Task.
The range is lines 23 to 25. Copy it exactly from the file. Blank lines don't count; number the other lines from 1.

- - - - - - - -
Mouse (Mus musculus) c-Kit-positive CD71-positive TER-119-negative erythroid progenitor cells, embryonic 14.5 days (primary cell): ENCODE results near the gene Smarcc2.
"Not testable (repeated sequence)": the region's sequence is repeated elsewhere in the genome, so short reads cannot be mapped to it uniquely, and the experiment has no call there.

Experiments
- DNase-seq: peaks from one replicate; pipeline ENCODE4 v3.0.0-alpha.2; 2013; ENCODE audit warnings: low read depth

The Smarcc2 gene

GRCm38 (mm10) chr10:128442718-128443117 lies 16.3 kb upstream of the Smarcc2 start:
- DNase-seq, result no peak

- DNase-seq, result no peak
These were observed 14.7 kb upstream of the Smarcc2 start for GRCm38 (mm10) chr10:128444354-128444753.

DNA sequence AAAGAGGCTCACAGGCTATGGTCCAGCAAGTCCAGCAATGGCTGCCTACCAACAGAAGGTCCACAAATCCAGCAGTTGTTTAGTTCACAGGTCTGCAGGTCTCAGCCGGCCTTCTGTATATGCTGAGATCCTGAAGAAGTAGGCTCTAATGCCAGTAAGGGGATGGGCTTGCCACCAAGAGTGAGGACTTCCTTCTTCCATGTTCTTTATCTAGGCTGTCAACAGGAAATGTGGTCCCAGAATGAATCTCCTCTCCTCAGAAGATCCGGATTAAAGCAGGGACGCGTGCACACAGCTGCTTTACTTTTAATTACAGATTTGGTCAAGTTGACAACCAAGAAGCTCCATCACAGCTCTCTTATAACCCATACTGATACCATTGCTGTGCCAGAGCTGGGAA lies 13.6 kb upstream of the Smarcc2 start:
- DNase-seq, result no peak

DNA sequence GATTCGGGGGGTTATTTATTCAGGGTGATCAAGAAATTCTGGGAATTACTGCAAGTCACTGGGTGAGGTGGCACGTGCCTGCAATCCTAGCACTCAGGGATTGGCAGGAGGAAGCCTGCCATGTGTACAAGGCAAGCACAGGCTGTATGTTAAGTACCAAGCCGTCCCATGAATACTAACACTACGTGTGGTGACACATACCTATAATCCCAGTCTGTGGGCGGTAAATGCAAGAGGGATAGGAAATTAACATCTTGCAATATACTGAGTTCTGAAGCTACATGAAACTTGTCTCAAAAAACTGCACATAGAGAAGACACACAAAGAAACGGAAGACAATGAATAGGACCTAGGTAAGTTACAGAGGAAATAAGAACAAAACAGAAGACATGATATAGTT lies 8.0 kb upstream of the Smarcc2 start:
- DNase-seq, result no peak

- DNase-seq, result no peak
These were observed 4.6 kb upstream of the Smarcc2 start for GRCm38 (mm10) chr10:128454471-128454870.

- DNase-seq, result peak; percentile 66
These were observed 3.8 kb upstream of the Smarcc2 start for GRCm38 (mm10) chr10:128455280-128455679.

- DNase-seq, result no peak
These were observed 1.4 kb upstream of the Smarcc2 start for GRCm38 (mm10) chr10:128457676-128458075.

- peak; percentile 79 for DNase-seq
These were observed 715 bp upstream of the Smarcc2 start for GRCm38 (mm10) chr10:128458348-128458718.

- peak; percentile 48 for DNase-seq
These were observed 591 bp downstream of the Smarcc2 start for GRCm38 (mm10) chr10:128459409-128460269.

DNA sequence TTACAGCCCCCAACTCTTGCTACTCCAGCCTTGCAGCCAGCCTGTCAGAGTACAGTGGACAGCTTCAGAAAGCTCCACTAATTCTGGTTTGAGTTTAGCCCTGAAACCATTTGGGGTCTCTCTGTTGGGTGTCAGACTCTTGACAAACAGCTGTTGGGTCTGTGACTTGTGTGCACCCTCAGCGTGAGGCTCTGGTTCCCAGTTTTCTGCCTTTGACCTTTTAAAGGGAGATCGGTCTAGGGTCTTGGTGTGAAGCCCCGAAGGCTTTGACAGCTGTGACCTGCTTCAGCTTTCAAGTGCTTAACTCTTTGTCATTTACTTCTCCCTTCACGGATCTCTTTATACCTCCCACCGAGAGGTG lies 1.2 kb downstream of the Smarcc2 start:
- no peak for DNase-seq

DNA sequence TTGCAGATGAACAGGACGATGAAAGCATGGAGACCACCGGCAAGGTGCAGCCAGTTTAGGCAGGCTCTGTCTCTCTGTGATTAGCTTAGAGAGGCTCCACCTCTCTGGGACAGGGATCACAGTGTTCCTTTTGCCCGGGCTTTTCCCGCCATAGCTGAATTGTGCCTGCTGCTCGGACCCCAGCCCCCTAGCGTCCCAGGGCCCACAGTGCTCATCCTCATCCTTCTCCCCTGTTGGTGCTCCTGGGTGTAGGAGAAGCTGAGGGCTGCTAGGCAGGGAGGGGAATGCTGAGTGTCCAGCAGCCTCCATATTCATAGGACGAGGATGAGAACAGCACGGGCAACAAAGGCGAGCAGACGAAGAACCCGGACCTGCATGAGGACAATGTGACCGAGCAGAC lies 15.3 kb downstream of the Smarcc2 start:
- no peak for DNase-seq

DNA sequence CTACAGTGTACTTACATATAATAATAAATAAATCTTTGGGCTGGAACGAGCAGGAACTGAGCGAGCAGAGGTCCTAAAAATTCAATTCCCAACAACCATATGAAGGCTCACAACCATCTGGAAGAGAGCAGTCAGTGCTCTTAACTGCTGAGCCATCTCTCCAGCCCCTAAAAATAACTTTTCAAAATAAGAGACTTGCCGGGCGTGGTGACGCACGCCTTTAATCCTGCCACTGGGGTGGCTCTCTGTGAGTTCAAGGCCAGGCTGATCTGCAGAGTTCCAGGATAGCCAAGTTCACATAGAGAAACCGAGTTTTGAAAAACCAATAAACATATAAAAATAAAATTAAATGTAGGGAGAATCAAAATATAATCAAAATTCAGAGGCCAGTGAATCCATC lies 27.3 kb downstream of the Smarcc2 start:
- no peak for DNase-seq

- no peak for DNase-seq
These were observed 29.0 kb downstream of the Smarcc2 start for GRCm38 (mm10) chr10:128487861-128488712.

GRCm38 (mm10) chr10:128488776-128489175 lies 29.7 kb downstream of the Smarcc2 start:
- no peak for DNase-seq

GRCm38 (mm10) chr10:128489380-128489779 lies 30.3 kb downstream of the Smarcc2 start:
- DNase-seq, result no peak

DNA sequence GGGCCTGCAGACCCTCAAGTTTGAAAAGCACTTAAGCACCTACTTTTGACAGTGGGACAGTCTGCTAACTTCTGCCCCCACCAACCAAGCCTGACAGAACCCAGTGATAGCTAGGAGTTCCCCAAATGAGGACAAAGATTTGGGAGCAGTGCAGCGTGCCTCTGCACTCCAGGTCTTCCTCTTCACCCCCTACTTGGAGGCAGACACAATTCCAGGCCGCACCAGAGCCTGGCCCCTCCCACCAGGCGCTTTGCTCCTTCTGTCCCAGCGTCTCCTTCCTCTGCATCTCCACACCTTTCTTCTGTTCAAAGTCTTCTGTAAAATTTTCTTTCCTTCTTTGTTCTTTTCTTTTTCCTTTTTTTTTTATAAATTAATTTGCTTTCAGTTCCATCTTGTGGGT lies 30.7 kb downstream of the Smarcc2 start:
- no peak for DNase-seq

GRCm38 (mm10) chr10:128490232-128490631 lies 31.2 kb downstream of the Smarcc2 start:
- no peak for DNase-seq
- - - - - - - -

These were observed 591 bp downstream of the Smarcc2 start for GRCm38 (mm10) chr10:128459409-128460269.

DNA sequence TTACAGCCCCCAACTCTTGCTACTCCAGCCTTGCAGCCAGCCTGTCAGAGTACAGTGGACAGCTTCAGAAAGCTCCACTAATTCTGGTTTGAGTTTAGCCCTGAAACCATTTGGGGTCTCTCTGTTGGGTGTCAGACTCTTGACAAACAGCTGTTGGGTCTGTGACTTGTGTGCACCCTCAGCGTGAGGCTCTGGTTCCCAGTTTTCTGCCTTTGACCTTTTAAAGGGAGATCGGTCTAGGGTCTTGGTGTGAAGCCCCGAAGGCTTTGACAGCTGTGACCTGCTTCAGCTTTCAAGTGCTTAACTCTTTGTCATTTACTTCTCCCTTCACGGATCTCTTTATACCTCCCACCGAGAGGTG lies 1.2 kb downstream of the Smarcc2 start:
- no peak for DNase-seq